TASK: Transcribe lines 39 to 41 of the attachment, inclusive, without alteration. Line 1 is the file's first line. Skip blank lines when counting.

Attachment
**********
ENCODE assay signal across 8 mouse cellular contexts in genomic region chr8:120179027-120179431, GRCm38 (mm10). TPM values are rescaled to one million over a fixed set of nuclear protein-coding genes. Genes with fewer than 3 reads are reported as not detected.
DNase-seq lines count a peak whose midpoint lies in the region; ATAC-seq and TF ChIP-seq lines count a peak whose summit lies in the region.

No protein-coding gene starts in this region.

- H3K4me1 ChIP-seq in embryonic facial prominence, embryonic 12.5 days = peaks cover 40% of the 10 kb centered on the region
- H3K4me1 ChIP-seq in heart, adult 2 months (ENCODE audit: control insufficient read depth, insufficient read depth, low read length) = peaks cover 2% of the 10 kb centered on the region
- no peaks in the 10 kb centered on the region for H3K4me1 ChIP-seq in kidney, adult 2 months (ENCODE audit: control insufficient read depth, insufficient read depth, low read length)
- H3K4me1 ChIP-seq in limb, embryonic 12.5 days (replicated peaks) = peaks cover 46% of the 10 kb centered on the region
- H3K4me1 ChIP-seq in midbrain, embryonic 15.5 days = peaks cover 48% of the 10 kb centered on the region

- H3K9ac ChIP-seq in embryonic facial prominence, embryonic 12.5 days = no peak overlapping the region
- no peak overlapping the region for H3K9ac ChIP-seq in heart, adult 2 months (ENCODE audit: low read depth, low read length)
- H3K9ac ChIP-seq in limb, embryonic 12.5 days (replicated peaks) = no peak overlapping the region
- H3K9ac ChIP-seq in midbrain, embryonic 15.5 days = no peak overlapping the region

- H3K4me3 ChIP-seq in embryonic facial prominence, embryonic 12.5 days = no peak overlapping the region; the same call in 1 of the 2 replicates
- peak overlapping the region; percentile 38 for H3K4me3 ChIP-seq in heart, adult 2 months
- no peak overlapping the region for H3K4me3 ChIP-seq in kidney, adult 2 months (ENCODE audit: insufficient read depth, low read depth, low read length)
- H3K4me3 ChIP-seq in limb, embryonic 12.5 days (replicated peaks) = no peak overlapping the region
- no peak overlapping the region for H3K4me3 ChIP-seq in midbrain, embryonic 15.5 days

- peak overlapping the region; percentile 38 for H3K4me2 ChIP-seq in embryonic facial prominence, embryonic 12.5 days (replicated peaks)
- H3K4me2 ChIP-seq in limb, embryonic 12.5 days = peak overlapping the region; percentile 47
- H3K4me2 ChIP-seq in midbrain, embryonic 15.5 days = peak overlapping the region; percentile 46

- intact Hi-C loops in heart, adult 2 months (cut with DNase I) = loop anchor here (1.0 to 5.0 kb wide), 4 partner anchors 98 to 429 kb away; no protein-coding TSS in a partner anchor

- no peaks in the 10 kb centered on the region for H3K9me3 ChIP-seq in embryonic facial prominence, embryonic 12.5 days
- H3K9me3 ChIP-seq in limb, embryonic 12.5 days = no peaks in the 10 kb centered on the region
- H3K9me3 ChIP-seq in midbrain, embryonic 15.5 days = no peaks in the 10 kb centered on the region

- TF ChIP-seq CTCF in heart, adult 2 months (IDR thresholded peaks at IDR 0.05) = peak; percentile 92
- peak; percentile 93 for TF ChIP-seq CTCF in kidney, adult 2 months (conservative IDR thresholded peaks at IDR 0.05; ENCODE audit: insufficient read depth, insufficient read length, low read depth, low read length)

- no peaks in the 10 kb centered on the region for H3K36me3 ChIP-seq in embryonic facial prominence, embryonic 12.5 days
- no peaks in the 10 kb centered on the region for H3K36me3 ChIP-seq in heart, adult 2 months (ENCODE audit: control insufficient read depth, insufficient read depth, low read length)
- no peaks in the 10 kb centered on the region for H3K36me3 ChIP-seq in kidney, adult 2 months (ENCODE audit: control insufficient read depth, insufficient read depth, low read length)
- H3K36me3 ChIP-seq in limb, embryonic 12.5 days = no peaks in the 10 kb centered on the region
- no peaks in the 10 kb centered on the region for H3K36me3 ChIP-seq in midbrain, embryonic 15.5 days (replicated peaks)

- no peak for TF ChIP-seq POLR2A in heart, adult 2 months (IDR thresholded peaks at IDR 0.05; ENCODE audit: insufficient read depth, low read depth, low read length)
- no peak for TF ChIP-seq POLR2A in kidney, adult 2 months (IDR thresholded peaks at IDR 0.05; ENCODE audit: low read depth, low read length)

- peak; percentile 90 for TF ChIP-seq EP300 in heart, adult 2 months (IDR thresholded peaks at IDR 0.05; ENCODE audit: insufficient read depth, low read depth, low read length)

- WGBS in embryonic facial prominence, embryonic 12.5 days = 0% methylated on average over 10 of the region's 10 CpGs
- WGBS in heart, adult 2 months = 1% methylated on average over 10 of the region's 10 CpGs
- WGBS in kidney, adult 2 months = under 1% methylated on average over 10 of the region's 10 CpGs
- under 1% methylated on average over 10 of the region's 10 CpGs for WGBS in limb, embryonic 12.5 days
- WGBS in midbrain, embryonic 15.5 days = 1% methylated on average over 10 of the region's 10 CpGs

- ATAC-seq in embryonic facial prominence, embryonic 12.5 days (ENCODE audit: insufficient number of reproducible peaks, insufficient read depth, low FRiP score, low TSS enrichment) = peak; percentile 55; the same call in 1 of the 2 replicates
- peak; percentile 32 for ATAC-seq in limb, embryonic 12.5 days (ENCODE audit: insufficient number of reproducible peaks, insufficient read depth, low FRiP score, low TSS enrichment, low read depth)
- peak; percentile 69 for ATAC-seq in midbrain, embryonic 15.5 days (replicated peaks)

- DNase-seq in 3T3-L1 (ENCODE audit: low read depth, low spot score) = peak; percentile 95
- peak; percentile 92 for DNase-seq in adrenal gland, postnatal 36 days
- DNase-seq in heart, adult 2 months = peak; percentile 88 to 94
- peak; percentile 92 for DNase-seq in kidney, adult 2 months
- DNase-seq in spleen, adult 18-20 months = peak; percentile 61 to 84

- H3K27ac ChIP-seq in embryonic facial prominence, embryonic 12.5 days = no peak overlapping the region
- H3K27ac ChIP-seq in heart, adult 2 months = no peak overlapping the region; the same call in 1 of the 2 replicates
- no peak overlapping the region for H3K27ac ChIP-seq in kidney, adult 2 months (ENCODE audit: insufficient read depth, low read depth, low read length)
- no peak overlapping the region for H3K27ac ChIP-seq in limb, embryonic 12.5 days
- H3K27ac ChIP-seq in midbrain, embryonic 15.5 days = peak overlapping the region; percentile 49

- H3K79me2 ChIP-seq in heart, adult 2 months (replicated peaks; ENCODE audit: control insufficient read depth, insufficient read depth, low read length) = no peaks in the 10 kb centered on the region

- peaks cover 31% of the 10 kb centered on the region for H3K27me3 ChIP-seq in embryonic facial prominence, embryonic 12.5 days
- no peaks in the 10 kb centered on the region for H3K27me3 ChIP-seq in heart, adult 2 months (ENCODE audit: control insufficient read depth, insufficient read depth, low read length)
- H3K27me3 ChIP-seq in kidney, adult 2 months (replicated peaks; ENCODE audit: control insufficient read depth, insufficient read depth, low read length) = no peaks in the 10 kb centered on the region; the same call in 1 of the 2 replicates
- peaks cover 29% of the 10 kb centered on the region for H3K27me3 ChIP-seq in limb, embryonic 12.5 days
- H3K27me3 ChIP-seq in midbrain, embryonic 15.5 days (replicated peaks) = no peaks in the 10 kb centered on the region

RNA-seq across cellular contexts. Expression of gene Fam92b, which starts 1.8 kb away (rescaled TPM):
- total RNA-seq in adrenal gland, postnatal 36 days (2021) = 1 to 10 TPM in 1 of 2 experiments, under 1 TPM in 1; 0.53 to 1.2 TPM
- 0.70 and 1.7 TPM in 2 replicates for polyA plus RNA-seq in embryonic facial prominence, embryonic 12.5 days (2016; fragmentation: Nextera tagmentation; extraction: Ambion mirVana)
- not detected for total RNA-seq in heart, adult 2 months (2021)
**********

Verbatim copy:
- WGBS in midbrain, embryonic 15.5 days = 1% methylated on average over 10 of the region's 10 CpGs

- ATAC-seq in embryonic facial prominence, embryonic 12.5 days (ENCODE audit: insufficient number of reproducible peaks, insufficient read depth, low FRiP score, low TSS enrichment) = peak; percentile 55; the same call in 1 of the 2 replicates
- peak; percentile 32 for ATAC-seq in limb, embryonic 12.5 days (ENCODE audit: insufficient number of reproducible peaks, insufficient read depth, low FRiP score, low TSS enrichment, low read depth)